I obviously don’t work for WWE—if I did my Twitter would be way less funny and my rent way more manageable—but let’s pretend I am and let me do some fantasy booking here. It’s almost November. Survivor Series is just around the corner: the one night a year where Raw and SmackDown go head to head, plus sometimes NXT but absolutely never, ever 205 Live or NXT UK. Survivor Series is consistently one of the better pure wrestling shows of the year, simply because it includes people at the top of their game. Barring some unfortunate turns of events, we’re on track to get a personal dream match for me in Roman vs Big E. While that alone should be a moneymaker, I’m playing God here so I’m gonna sweeten the pot. WWE should unify the titles at Survivor Series.

Since SmackDown became live way back in 2016, WWE has been using atwo brand system. With their insane depth of talent it makes sense to have top people on both brands, but since the inception of the Universal title five years ago, there’s rarely been a time where both men’s titles felt equal. The big red Universal belt was hot potatoed for a while, landing from part time champ to part time champ to big clown guy. I’d argue that the past year was the first time it really felt the Universal Title and the WWE were on the same page.

Reigns was the man to elevate the blue belt—not to diminish the champions who came before him. But with Reigns, the title clawed it’s way out of the Florida swamp to sit at the big table, right across from it’s less colorful cousin. While I accept the shine may have worn off for some, and the t shirts arguably make me want to eat at Waffle House more than they make me want to watch WWE, there’s no denying the magnetism of the Tribal Chief. He’s helped carry the company through some (often self inflicted) very rough times. But this takes us back to the same problem; when you’re the best of the best, what else is there to do?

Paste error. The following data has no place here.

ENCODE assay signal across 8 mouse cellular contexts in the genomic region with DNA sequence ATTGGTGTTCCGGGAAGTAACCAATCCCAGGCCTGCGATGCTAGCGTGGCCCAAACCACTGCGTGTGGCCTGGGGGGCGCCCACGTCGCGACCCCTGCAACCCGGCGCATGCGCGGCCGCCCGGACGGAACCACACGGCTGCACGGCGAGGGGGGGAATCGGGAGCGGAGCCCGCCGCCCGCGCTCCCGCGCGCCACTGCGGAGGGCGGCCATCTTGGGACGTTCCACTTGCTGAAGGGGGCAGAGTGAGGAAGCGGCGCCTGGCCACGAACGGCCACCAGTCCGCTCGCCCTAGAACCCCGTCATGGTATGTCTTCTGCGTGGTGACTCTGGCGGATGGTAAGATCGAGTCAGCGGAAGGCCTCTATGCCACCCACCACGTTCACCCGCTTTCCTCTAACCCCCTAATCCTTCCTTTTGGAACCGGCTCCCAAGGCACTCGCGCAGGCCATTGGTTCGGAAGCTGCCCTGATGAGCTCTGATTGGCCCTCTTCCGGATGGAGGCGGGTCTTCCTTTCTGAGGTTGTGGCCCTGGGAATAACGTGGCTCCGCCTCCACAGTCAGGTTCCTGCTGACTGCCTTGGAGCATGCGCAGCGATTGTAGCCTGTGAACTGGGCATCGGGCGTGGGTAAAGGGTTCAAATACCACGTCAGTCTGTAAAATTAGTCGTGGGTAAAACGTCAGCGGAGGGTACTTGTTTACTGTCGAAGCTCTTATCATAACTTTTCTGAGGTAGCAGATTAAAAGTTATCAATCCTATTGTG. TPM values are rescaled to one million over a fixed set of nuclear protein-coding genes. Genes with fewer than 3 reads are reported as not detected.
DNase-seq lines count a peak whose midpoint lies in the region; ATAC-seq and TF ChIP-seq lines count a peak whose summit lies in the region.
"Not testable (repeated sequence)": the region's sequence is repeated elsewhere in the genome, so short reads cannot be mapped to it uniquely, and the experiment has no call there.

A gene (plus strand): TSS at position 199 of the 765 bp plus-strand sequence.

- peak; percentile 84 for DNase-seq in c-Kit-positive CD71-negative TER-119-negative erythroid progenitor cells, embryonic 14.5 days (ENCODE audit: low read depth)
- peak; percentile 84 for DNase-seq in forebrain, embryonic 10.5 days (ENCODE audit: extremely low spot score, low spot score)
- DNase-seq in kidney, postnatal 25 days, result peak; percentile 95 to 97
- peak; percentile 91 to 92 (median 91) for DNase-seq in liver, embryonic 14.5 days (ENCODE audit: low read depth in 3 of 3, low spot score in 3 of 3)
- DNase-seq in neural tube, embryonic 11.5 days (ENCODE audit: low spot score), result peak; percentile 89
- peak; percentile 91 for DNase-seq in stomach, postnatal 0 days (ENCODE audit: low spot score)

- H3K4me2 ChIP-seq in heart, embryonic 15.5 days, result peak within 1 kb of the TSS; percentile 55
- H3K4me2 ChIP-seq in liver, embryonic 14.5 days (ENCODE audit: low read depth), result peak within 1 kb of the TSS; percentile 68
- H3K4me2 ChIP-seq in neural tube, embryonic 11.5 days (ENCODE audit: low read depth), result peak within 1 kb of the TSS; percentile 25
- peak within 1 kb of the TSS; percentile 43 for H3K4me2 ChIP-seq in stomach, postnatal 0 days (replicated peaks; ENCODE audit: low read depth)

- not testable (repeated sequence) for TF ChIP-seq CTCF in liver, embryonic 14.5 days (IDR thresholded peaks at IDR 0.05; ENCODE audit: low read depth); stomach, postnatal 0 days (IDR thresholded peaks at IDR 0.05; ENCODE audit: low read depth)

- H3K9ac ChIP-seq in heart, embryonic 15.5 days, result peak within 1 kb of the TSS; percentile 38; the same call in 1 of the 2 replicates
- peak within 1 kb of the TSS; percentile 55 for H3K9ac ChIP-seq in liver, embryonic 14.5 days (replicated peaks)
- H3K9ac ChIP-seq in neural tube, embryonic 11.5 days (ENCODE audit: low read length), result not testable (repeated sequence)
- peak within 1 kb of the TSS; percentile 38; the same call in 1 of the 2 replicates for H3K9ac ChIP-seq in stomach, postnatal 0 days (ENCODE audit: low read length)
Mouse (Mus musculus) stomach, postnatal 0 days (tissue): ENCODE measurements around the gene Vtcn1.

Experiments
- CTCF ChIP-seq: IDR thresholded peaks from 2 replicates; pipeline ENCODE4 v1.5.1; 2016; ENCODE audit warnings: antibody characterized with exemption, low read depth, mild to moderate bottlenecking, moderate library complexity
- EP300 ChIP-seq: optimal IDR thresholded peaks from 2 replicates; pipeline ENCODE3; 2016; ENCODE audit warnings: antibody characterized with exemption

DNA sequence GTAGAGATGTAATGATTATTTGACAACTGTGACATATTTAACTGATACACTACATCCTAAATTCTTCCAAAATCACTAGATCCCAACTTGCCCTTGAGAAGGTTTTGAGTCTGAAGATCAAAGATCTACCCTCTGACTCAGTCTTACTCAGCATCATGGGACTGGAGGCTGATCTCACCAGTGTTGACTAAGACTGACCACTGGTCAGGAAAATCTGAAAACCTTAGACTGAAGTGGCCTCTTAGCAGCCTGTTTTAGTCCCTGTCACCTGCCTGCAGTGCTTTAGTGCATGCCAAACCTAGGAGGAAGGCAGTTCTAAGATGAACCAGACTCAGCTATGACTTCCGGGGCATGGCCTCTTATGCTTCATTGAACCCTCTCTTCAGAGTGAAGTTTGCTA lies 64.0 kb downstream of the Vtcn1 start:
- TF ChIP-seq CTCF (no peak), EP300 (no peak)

Here’s where Big E takes center stage. Mr Money in the Bank, the WWE Champion, the powerhouse of positivity, and a man who’s worked his ass off to get to where he is right now. E’s cash in and victory was one of the best feel good moments of the year, and that’s shockingly something nearly everyone can agree on. On the opposite side of the spectrum from Roman, E didn’t change a thing about himself to earn this spot. While Roman embraced his inner Tony Soprano, Big E remained his goofy self, rolling down the ramp to the ring and doing exaggerated splits that no human man should be able to do. The New Day, as the most influential stable of the past decade, bar none, refused to compromise on their personalities. They didn’t want to get “serious” to get ahead. They didn’t have to beat up family members on live TV to earn respect. And a pancake slinging, hip thrusting Big E ending the Bloodline? It just makes sense.

WWE is getting trounced by their unnamed competition week in and week out, and I don’t even have to watch TNT to know that. They can pack extra minutes into SmackDown and show entire pay-per-views on Fox, but if they can’t turn it out in the ring, nothing else is going to matter. I’d never argue that the Big Dog can’t make it happen, but they’ve really backed themselves into a corner after he’s smothered and diced everybody in sight. The match is already happening—and it’s already going to be incredible—but the idea of Big E walking away unequivocal champ? I’d call that a company saving move.

About the Author


born on a ranch in texas, raised by cowboys. don't fact check this.